Apart from DM Laxkar and SP Vir, the officials present at the spot were Additional SP Prakash Kumar; Sadabad Circle Officer Bhram Singh; Ramshabd Circle Officer, City, Surendra Rao; Circle Officer Sikandarao; and Joint Magistrate Prem Prakash Meena. Besides, 200 personnel of the Provincial Armed Constabulary and forces from all 11 police stations of the area were deployed, over two shifts.
1 am-3.30 am: With the family refusing to cremate the body and the district authorities and police officers adamant, the conversation became heated. Said the victim’s brother: “At one point, police personnel got aggressive and pushed, kicked some relatives who were trying to intervene. That’s when we became so scared that we locked ourselves in… We were afraid we would be lathicharged,” the brother
He added that all of them stayed inside — his parents, brother, sisters and other relatives. “For two hours, we weren’t even sure that my sister had been cremated.”
Joint Magistrate Meena, however, blamed the impasse on “outsiders”. “Unfortunately, several persons who did not belong to the family came close to the house of the victim, and there was a general lack of consensus within the family… It was after giving the family ample time that we proceeded with the cremation.” The pyre was lit a little before 3 am.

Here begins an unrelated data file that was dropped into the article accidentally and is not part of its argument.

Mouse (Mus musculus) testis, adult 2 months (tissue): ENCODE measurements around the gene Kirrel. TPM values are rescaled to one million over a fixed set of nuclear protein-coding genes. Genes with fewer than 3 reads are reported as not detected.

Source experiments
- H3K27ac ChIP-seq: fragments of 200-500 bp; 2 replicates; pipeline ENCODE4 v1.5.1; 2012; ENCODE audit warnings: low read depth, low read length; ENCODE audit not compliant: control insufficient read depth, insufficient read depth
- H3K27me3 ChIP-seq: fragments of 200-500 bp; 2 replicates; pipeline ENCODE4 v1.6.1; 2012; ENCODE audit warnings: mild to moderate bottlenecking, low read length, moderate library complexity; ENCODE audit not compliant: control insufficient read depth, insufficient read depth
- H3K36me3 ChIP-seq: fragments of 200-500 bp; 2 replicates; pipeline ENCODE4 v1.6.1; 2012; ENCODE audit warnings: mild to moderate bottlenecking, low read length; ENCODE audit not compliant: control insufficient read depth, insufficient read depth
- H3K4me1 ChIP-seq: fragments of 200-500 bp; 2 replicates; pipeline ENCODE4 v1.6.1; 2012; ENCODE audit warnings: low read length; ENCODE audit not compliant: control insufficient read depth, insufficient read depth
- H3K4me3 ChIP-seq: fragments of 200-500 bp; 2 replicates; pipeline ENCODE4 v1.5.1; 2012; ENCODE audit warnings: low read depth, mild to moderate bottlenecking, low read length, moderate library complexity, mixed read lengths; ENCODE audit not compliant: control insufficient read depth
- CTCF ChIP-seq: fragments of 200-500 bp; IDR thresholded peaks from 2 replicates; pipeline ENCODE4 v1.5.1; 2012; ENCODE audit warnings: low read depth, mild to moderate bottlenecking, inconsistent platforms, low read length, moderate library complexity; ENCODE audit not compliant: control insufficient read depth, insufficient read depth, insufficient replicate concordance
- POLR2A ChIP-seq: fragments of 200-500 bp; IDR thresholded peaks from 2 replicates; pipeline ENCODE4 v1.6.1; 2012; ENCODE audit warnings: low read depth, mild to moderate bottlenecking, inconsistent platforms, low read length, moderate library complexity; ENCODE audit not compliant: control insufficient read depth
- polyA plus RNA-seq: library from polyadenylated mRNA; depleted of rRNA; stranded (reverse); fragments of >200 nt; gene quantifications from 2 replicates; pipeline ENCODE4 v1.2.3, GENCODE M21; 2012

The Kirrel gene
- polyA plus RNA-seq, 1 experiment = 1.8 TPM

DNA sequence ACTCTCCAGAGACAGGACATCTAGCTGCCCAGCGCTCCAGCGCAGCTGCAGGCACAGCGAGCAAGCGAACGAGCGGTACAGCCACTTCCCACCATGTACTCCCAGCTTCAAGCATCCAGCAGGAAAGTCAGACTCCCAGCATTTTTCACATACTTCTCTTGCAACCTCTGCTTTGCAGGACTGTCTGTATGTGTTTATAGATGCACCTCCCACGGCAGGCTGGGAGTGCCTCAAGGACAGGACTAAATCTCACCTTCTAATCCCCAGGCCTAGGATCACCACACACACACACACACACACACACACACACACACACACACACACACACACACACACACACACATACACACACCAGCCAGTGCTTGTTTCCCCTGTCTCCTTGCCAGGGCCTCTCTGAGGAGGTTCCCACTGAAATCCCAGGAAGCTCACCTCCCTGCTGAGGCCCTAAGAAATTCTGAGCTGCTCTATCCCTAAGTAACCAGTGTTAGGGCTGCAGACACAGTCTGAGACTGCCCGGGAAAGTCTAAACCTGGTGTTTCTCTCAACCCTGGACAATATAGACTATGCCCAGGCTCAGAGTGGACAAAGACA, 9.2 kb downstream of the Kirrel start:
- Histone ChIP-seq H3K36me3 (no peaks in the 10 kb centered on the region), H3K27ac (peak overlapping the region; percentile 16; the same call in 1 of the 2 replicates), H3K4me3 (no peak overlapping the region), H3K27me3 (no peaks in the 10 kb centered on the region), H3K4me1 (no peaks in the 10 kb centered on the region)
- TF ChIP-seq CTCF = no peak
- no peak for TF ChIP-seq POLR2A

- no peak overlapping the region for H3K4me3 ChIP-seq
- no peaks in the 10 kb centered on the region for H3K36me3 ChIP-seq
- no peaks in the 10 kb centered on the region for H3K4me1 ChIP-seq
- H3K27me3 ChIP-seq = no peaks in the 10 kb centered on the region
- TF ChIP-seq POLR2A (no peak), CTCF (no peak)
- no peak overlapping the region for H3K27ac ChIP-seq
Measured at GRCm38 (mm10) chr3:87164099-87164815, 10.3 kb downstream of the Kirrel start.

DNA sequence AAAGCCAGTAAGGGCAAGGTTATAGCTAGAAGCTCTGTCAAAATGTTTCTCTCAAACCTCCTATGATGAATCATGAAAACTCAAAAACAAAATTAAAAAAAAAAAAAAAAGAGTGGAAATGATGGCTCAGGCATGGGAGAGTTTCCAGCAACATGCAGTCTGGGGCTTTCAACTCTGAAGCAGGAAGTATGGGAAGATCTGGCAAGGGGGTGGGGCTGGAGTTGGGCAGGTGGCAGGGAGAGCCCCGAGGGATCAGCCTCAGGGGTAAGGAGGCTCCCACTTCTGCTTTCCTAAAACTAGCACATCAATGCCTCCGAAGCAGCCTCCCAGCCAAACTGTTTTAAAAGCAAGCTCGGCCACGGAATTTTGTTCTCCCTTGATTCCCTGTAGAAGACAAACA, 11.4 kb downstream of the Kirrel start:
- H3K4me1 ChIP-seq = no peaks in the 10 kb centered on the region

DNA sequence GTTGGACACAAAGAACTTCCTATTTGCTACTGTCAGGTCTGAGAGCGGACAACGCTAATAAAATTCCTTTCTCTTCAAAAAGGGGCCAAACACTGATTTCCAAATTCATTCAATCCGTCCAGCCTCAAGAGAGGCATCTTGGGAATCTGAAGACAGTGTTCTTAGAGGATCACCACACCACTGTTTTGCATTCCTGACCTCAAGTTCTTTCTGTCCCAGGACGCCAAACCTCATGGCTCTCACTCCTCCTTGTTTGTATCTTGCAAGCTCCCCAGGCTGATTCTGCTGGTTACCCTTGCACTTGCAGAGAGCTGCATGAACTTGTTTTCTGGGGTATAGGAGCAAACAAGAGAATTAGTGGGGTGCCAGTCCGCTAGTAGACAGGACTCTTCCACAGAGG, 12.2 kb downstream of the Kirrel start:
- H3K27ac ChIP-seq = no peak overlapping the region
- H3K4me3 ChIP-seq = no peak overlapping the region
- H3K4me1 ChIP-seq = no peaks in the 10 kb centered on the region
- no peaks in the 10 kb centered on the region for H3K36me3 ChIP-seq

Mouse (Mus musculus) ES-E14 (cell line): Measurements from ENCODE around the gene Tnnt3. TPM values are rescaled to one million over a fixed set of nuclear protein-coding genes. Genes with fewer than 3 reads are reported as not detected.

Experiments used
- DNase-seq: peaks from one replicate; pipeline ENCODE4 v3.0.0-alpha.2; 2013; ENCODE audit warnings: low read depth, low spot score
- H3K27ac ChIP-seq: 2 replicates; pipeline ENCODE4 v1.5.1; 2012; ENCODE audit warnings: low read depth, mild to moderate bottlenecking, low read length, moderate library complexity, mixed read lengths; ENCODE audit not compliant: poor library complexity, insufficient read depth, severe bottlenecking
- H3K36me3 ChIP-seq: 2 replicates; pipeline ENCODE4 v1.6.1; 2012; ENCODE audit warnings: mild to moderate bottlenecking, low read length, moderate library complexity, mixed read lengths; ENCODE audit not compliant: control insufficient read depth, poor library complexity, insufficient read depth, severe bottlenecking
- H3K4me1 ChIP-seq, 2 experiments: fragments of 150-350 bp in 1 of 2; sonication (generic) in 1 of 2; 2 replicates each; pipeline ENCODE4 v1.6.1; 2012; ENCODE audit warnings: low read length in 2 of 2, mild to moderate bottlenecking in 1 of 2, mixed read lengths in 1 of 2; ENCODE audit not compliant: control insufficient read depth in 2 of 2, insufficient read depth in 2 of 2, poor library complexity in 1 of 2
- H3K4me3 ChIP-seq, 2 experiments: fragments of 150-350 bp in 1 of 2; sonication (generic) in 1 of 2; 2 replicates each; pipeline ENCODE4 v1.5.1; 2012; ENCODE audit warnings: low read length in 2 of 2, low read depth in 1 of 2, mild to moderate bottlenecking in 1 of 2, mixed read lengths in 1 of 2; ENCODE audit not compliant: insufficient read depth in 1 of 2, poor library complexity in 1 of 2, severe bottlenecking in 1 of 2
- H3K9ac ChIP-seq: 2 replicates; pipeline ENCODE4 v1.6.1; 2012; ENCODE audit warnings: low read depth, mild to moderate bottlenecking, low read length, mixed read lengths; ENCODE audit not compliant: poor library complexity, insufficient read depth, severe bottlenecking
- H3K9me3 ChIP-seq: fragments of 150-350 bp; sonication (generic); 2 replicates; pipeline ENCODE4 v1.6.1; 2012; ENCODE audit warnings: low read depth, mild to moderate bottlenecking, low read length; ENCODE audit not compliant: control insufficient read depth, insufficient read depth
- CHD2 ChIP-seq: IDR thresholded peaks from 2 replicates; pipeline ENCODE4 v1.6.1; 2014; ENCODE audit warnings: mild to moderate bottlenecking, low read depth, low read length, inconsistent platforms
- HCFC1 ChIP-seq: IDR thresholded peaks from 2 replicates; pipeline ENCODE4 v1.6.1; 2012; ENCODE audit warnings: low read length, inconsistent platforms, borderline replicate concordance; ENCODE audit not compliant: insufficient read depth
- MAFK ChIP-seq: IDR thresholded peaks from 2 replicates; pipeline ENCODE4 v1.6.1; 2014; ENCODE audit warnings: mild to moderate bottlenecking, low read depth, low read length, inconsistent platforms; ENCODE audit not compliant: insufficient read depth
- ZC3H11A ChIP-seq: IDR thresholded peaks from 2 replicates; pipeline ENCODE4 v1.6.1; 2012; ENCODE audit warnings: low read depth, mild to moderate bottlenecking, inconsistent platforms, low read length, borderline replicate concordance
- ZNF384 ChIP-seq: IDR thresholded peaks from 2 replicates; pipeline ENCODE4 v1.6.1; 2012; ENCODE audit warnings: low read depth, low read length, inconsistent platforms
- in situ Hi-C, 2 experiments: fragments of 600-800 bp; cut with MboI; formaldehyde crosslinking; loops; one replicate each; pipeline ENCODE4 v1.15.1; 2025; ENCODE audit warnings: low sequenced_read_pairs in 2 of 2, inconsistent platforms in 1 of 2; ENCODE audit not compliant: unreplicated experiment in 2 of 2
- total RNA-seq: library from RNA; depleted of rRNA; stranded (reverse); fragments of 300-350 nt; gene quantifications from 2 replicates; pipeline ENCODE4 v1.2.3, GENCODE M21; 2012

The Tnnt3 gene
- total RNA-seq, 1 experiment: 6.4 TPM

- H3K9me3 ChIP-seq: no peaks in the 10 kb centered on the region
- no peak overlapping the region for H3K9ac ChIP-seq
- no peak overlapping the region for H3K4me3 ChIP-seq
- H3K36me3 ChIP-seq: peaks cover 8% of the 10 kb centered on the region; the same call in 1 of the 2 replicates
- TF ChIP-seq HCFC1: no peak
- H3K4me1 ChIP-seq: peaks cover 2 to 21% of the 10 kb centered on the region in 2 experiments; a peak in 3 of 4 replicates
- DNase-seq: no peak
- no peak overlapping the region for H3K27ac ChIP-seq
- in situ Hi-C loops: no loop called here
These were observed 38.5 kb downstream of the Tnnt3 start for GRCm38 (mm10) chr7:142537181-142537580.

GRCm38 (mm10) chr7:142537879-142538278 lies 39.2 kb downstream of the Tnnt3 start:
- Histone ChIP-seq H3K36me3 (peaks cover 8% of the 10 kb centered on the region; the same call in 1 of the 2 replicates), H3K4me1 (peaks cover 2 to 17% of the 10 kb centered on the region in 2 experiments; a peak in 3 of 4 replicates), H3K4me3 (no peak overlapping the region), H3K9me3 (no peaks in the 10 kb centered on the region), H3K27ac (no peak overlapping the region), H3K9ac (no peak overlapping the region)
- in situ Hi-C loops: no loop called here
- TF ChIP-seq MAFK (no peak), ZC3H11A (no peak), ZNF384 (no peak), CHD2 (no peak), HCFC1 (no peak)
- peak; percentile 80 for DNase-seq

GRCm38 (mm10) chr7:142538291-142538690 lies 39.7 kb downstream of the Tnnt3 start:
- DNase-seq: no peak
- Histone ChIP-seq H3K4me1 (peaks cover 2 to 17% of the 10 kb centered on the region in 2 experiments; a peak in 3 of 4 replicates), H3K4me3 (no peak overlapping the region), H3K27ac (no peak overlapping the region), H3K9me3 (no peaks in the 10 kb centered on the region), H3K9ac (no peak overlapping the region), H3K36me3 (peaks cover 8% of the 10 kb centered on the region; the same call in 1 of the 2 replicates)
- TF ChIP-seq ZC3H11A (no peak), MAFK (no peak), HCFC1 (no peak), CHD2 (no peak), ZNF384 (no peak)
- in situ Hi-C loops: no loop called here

To counter the family’s claims that they were not involved in the cremation, the UP Police showed a video of three men throwing wood into the fire. DM Laxkar told The Indian Express, “The funeral was carried out by the family members. Senior officials oversaw the entire process and it was done with their consent. The news circulating otherwise is baseless.”